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Bone. 1998 May;22(5):495-501.

High extracellular Ca2+ and Ca2+-sensing receptor agonists activate nonselective cation conductance in freshly isolated rat osteoclasts.

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  • 1Department of Orthodontics, Nagasaki University School of Dentistry, Sakamoto, Japan.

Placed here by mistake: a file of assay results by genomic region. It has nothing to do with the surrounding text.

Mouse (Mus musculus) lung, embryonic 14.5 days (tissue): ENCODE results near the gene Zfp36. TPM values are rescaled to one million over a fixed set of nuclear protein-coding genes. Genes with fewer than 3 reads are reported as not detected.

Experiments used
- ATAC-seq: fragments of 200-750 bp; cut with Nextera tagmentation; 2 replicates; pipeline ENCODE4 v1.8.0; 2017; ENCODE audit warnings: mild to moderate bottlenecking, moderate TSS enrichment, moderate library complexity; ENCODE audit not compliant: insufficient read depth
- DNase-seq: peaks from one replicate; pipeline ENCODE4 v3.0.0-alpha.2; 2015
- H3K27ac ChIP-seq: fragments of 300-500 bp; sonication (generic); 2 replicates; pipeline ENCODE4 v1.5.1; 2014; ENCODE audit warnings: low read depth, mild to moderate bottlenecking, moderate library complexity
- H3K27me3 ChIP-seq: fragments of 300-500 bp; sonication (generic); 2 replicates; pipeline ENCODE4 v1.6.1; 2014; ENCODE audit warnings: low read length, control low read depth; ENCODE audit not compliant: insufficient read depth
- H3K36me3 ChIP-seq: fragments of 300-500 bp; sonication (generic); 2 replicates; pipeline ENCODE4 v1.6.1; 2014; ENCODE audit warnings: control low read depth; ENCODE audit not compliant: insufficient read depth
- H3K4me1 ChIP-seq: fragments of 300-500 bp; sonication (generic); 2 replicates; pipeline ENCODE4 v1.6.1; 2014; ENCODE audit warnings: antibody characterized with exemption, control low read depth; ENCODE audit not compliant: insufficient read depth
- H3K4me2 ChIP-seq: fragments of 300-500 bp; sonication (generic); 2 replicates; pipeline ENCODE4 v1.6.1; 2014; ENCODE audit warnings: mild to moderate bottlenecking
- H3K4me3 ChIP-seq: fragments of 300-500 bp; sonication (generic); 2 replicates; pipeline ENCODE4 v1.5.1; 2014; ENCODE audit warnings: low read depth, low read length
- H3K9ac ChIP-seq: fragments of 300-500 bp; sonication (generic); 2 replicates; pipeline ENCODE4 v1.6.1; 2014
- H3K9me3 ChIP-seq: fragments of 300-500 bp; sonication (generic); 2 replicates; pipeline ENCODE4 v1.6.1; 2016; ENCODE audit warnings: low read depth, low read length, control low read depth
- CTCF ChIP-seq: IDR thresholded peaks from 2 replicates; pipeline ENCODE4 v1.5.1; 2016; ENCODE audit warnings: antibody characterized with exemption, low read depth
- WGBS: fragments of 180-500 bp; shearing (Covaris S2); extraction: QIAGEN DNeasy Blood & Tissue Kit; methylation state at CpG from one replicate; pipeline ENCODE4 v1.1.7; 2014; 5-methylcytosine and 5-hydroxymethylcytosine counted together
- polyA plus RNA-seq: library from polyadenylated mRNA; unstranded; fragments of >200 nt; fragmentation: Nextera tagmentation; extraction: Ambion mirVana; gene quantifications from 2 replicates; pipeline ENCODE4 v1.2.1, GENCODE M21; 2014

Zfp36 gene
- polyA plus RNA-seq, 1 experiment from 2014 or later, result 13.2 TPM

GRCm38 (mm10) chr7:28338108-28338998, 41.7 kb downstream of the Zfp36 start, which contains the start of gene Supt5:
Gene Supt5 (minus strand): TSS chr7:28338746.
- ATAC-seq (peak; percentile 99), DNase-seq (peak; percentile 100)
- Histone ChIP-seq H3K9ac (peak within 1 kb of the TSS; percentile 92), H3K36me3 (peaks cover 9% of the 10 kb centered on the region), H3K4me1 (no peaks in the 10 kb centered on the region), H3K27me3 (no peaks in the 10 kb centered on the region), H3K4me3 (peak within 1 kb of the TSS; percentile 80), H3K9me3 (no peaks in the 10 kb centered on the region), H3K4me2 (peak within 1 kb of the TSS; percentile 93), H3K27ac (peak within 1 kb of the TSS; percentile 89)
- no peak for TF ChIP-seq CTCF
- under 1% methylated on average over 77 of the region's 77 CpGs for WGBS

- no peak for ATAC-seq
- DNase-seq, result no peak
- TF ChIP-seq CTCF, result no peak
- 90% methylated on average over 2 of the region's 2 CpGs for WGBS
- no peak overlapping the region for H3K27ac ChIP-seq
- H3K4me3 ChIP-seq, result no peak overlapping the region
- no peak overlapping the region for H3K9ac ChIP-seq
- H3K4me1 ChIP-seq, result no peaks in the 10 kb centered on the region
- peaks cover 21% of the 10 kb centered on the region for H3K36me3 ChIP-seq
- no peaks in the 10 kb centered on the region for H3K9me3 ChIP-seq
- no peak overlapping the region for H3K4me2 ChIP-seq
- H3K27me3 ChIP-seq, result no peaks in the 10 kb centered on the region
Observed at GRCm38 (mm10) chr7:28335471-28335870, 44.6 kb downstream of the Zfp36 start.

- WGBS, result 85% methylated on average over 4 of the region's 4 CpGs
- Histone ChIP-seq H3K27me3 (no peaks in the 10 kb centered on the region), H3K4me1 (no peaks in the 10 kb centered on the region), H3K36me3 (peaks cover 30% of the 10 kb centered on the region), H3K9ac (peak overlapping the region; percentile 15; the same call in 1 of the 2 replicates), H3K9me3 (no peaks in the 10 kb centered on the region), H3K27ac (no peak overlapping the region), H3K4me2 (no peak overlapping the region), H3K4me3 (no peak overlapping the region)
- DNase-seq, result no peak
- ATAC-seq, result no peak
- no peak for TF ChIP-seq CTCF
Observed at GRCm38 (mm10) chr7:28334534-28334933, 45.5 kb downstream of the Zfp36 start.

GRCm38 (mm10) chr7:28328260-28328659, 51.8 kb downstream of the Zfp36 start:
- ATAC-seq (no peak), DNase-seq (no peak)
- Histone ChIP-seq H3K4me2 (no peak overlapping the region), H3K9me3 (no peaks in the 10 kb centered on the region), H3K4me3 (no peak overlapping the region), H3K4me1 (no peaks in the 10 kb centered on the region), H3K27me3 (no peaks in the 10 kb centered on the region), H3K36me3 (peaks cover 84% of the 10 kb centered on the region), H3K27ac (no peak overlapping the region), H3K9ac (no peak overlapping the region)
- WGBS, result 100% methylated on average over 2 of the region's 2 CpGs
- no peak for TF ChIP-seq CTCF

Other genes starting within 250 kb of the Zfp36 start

The effects of an increase of extracellular and intracellular Ca2+ on the membrane properties were examined in freshly isolated rat osteoclasts using the perforated patch-clamp method. Spread-type osteoclasts plated on a cover glass predominantly displayed an inwardly rectifying K+ current in a normal saline solution. Application of an extracellular high-Ca2+ solution transiently increased the membrane conductance in 15 (71%) of 21 osteoclasts. The external high Ca2+-induced current reversed at the membrane potential of -4.8+/-2.4 mV (n=8). The change of intracellular Cl-concentration did not affect the reversal potential, suggesting that the response was due to a nonselective cation conductance. Application of a calcium ionophore, ionomycin (3 micromol/L), continuously increased the membrane conductance, and the reversal potential was -12.5+/-5.0 mV (n=5). Extracellularly applied neomycin (100 micromol/L) and Gd3+ (100 micromol/L), which are agonists of Ca2+-sensing receptor (CaR), also increased the membrane conductance. These results suggest that rat osteoclasts detect high extracellular Ca2+ by an extracellular Ca2+-sensing mechanism functionally similar to the CaR in the cell surface, release Ca2+ from the internal stores, and display the activation of Ca2+-dependent cation channels in the cell membrane.

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